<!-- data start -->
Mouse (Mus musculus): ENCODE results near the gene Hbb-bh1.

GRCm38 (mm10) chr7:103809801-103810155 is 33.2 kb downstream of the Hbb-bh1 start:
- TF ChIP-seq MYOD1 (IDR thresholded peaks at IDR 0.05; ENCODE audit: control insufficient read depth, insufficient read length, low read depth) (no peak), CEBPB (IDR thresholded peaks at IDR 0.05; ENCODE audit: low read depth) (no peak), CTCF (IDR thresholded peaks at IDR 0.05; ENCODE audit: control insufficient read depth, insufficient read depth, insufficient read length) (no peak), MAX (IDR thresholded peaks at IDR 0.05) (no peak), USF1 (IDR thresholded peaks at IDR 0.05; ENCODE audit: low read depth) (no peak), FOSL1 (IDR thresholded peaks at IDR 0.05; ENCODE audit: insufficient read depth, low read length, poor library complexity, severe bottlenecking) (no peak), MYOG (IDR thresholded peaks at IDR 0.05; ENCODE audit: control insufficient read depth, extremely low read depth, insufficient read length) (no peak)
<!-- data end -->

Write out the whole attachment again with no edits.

Mouse (Mus musculus): ENCODE results near the gene Hbb-bh1.

GRCm38 (mm10) chr7:103809801-103810155 is 33.2 kb downstream of the Hbb-bh1 start:
- TF ChIP-seq MYOD1 (IDR thresholded peaks at IDR 0.05; ENCODE audit: control insufficient read depth, insufficient read length, low read depth) (no peak), CEBPB (IDR thresholded peaks at IDR 0.05; ENCODE audit: low read depth) (no peak), CTCF (IDR thresholded peaks at IDR 0.05; ENCODE audit: control insufficient read depth, insufficient read depth, insufficient read length) (no peak), MAX (IDR thresholded peaks at IDR 0.05) (no peak), USF1 (IDR thresholded peaks at IDR 0.05; ENCODE audit: low read depth) (no peak), FOSL1 (IDR thresholded peaks at IDR 0.05; ENCODE audit: insufficient read depth, low read length, poor library complexity, severe bottlenecking) (no peak), MYOG (IDR thresholded peaks at IDR 0.05; ENCODE audit: control insufficient read depth, extremely low read depth, insufficient read length) (no peak)